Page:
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Ok, What Have I Got?

Let me cut to the chase here. I think this is a mid ‘40’s to post war Aristocrat; a transition model.

-no notched center bar
-no patent info inside
-no crease in the bottom plate
-no date code
-missing end caps

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Google will turn up more info if you're interested. FYI, mr-razor is a wealth of vintage Gillette info.

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Thanks AlphaFrank75!

Yes, that was one of the sources I used to ID this. I read a lot of old posts here on B&B, eliminated possibilities, and came to the conclusion that it's not a Regent Tech.

It was probably made when Gillette was changing back from making carburetor parts to making razors. They were probably pulling parts out of bins, dusting them off, putting them together, and shipping razors out the door again.
In the pics it looks like the end caps are missing. I don't believe it came that way. IMHO it is likely a 46-48. A very nice razor that provides a very comfortable shave. Have you used it?
Yes, seeing the photo’s on mr-razor’s website and after reading a bunch of old posts here on B&B I figured it started out life as a mixed part Aristocrat.

People in some of the old posts were pretty adamant that no patent info inside = Regent Tech, period!

Despite not having the patent statement inside I ruled out a Regent Tech because who would solder end caps, (even though they’re missing now,) on a Regent Tech?

The TTO knob is sloppy, the center bar is slightly tilted, and there’s some bare brass spots inside, but I’ve got worse ones than this one. ;)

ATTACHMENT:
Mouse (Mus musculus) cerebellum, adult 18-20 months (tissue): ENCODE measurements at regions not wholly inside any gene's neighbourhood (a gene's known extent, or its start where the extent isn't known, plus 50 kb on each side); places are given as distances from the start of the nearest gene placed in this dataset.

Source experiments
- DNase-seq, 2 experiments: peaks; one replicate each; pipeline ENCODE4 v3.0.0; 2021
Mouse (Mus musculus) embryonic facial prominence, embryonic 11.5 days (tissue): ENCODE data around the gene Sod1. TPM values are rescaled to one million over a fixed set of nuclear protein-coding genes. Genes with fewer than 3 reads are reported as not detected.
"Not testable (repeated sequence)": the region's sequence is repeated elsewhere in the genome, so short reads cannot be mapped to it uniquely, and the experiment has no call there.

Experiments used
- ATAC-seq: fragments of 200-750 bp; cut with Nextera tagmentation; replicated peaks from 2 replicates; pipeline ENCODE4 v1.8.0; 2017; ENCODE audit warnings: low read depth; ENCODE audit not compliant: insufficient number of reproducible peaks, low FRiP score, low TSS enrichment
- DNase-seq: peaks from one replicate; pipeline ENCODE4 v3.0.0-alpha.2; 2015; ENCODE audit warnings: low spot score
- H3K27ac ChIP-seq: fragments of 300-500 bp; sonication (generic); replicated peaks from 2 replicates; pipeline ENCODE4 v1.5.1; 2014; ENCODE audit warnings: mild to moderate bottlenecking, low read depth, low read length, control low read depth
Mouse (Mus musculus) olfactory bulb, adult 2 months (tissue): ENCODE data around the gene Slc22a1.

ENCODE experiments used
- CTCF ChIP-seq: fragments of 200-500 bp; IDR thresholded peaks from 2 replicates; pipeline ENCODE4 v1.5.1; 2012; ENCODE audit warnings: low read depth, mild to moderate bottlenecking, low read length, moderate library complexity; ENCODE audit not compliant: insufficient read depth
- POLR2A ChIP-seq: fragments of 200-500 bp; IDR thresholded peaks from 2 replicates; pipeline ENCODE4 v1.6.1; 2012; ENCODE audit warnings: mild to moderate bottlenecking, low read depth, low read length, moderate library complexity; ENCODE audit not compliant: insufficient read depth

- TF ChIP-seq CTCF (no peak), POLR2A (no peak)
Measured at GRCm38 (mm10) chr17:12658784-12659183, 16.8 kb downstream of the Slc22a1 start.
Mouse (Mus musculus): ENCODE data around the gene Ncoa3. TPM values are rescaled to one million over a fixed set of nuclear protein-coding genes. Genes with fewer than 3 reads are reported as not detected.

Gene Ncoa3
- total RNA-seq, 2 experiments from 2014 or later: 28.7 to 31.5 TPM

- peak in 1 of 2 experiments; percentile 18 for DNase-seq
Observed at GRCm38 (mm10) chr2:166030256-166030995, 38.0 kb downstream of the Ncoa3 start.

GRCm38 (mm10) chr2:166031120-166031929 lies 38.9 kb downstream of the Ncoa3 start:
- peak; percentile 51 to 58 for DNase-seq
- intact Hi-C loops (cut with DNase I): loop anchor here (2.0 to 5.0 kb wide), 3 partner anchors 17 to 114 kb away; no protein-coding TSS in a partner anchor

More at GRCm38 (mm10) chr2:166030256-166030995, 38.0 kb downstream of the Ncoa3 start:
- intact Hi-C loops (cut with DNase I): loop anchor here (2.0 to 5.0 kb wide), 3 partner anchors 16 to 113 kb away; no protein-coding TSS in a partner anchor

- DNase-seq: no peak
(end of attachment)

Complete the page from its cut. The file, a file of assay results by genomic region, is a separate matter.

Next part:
I haven’t tried shaving with it yet, I’m hoping it’s mild to medium.
Despite some of the linkage being out of kilter, when the doors are closed the visible gap where the edge of the blade shows is “short” and even from left to right. (on both sides)

I may send it off for a tune-up and have the end caps replaced. I’m not so sure about a full re-plate, though.
RE has a video which is extremely informative as to the Regent Tech.

I am in no way endorsing Matt's business or products, but he often does history well.

This chimes into my knowledge of US watime economic history. In the summer of 1944 the Allies believed the Nazi regime would collapse in weeks, this belief was very strong in August 1944 after the breakout from Normandy into the depths of France and the Wehrmacht's apparent collapse. It involved very large slashes in armament orders, especially artillery ammunition and many other items.

The German recovery in October 1944 and the subsequent battles in the Saar and the Hurtgen Forest, and the December German offensive in the Ardennes region caused US industry to urgently ramp up production again.

The US domestic economy was caught up in the Summer of 1944 with the belief that the war was almost over. This caused a temporary increase in domestic consumables being made available. I think the Regent Tech is tied up in this.
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In my opinion it only depends on the case.
We do not know when endcaps were actually introduced, when Aristocrat production resumed or wether some Regents had endcaps or not.
Either way, a very nice, no nonsense shaver like a Super Speed only with a heavier, and large diameter handle that has great, grippy knurling topped with the same rounded shaving head like a Fat Boy--just lacking the complicated adjustability it doesn't really need. I always get great auto-pilot shaves with my '46 and next to my Fat Boys, one of my favorite razors.
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